Posts Tagged ‘climate change’

Tired of the debate? Environmental scientist David Keith discusses a cheap, effective, shocking solution to climate change: What if we injected a huge cloud of ash into the atmosphere, to deflect sunlight and heat? As an emergency measure to slow a melting ice cap, it could work. Keith discusses why it’s a good idea, why it’s a terrible one — and who, despite the cost, might be tempted to use it.

He calls this and similar strategies: geoengineering, and why these kinds of strategies also pose a moral hazard for the environmental lobby. However, he insists that this line of thinking is not only necessary but inevitable against the near-zero progress we have had in the last 50-year-long debate on climate change.

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Scientists are grappling with a warming phenomena observed on other planets in our Solar System and are at a rush to explain it (since there aren’t any gas-guzzling SUVs on those planets last they checked).

National Geographic reported about the findings of Habibullo Abdussamatov on Mars:

Habibullo Abdussamatov, head of space research at St. Petersburg’s Pulkovo Astronomical Observatory in Russia, says the Mars data is evidence that the current global warming on Earth is being caused by changes in the sun.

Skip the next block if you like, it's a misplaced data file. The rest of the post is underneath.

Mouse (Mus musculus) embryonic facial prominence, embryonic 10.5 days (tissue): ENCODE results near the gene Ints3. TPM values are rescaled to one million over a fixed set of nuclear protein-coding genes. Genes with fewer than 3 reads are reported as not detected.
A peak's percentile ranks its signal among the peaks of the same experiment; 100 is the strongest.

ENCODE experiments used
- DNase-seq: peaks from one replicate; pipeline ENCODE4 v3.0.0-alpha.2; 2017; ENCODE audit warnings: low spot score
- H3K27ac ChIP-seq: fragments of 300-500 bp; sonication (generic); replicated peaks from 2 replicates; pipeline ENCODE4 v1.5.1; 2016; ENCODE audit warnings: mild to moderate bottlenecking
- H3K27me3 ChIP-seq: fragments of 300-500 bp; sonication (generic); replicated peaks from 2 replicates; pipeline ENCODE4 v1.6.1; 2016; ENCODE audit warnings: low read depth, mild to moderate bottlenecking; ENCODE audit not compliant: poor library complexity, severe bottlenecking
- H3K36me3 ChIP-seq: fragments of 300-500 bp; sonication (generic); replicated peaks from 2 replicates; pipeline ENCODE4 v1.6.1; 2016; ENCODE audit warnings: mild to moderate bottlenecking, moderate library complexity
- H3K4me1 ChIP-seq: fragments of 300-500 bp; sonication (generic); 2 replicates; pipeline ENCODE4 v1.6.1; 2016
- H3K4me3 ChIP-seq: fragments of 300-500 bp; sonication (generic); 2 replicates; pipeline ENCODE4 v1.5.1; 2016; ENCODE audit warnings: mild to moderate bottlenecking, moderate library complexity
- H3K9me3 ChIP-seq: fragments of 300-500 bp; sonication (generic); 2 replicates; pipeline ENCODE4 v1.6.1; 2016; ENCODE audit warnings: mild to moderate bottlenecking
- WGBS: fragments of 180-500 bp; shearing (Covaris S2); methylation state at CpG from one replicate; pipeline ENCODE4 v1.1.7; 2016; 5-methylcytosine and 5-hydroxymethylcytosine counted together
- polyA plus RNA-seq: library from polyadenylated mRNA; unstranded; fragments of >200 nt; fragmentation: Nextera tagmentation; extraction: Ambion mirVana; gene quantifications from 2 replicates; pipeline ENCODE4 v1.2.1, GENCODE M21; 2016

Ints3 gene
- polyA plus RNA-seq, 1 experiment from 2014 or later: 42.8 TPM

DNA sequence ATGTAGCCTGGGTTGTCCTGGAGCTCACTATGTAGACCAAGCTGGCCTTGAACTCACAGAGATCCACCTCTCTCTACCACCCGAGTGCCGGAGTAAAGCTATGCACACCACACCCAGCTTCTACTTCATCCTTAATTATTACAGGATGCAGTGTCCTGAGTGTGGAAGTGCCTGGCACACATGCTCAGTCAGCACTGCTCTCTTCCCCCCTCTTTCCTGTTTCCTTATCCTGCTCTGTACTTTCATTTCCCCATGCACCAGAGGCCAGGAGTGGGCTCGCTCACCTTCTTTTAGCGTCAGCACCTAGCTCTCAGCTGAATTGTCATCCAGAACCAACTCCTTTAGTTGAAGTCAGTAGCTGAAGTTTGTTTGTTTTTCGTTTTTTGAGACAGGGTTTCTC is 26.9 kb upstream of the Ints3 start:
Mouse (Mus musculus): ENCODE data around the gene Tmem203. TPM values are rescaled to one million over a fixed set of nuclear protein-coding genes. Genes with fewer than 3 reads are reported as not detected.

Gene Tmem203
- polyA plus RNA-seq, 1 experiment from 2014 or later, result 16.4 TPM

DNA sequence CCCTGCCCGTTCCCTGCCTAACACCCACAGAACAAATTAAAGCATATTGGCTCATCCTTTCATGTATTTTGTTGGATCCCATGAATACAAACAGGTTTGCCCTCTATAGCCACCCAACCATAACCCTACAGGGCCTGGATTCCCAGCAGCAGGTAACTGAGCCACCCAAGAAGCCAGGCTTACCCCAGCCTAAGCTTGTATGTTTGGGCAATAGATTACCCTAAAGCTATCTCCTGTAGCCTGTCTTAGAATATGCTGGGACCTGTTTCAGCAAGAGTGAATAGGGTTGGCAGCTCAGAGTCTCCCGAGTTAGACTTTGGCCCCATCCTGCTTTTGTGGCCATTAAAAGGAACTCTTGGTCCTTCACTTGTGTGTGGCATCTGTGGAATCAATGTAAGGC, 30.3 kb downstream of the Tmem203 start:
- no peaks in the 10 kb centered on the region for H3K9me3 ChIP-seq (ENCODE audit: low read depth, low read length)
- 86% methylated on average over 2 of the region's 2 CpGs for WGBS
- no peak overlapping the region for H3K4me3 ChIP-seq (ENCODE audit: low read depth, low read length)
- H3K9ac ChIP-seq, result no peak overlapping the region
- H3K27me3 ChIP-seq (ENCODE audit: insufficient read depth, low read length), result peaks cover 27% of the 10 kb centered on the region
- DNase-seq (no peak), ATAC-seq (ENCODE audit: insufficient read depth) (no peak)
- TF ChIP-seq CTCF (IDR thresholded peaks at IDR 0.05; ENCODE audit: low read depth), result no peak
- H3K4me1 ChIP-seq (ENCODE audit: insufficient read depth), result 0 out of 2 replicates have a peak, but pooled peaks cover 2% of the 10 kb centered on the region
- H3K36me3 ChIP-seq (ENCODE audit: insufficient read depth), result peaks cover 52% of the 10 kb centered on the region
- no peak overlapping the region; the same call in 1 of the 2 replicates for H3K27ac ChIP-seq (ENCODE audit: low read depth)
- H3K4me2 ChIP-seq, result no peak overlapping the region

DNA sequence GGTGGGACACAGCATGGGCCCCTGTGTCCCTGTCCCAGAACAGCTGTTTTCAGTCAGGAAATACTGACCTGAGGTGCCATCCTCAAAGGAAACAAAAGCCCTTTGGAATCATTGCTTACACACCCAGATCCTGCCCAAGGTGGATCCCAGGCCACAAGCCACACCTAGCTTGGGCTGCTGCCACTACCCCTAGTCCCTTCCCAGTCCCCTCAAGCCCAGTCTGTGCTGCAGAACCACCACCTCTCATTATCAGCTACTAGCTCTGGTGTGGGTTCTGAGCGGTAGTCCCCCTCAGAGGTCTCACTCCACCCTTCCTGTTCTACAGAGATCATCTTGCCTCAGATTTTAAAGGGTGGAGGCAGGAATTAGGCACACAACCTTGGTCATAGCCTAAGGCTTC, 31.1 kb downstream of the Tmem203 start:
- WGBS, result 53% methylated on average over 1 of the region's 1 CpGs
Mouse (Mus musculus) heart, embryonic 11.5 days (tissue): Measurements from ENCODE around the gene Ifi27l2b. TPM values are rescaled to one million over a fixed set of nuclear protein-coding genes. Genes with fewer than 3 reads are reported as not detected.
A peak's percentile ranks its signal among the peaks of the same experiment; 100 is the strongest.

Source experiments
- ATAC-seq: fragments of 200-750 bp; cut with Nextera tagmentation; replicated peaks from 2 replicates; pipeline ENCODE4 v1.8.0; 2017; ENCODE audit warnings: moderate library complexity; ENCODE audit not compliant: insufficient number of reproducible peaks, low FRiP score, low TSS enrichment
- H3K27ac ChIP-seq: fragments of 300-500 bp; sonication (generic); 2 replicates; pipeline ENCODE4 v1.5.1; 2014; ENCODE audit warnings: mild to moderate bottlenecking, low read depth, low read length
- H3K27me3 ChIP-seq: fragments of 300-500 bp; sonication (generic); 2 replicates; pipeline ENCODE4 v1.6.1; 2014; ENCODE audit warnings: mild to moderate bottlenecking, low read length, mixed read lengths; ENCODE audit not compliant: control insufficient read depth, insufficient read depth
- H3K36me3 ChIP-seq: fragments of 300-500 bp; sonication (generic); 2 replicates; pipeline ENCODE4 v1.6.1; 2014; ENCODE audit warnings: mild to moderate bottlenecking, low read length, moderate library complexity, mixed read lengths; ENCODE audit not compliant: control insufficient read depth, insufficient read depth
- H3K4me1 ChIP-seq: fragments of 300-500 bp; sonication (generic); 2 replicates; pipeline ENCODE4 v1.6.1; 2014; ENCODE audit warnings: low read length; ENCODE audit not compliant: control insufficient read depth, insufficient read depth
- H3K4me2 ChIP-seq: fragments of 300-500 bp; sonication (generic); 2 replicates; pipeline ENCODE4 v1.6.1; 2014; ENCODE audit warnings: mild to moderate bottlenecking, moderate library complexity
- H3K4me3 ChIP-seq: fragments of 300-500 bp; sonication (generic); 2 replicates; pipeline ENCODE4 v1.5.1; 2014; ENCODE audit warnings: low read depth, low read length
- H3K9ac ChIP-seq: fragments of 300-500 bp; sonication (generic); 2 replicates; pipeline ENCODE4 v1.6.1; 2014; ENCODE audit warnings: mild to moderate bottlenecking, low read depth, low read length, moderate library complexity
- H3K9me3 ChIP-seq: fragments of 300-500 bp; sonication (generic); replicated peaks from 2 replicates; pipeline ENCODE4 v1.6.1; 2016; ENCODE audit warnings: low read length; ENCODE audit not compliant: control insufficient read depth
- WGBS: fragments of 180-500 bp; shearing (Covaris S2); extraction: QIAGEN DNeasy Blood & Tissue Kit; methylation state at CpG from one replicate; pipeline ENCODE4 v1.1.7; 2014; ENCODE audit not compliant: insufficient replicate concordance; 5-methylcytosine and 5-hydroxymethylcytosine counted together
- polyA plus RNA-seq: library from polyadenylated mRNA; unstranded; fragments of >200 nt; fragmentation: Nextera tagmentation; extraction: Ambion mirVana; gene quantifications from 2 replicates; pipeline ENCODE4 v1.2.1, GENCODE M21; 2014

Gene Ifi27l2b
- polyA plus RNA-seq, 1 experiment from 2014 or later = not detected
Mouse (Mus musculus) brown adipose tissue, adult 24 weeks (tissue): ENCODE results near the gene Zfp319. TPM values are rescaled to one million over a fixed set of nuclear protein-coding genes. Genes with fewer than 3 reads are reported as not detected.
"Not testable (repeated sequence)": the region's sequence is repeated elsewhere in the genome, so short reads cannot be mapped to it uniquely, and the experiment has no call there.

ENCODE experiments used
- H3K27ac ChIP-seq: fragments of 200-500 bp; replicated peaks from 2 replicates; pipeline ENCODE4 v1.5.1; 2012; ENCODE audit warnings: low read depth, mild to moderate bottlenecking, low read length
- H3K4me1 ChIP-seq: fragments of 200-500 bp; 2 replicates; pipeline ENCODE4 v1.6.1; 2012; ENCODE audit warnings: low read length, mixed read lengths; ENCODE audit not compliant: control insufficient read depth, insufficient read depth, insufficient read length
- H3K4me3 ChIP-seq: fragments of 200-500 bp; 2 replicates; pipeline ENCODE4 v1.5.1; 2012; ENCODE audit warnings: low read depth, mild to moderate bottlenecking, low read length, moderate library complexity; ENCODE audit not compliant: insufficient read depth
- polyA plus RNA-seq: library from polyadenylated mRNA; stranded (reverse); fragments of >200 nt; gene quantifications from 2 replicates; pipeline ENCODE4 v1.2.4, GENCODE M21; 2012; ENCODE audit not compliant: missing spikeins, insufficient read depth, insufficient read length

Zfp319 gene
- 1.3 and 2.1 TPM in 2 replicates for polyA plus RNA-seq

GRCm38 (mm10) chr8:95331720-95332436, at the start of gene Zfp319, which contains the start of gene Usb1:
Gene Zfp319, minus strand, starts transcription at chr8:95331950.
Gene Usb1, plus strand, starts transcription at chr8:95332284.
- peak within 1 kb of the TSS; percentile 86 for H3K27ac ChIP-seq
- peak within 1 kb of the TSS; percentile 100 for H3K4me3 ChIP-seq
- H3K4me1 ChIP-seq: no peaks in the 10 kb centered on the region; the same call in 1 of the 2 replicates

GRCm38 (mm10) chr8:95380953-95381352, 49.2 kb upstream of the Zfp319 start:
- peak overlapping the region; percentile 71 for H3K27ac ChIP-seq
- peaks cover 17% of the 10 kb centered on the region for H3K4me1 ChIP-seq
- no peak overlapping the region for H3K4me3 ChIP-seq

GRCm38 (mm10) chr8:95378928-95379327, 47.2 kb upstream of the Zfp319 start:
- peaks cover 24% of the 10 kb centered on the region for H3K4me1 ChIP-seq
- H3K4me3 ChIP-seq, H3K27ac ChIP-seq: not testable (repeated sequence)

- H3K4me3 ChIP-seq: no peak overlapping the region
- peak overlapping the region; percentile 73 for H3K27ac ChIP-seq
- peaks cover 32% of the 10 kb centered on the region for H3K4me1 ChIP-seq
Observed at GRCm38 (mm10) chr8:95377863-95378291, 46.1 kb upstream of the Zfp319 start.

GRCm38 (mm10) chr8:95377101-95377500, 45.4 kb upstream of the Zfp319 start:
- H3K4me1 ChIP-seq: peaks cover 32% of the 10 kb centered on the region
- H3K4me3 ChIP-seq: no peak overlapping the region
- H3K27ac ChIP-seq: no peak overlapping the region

“The long-term increase in solar irradiance is heating both Earth and Mars,” he said.

Although some scientists are quick to point to other reasons for martian weather changes:

Since there is no known life on Mars it suggests rapid changes in planetary climates could be natural phenomena.

The mechanism at work on Mars appears, however, to be different from that on Earth. One of the researchers, Lori Fenton, believes variations in radiation and temperature across the surface of the Red Planet are generating strong winds.

But Mars isn’t the only planet warming up, as Live Science reports: (more…)

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Something odd on Glenn Beck a couple of months ago, Gov. Schwarzenegger vetoes a bill to teach global warming in California schools just as Alaska records its coldest(??) summer on record.

Meanwhile more odd things on Fox News earlier this year, temperature stations around the world are registering temperature drops:

What the hell is going on?

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Founder of CNN talks on Charlie Rose:

Notable comments:

  • It will be catastrophic.
  • We’ll be eight degrees hotter in 30 or 40 years
  • None of the crops will grow.
  • Most of the people will have died and the rest of us will be cannibals.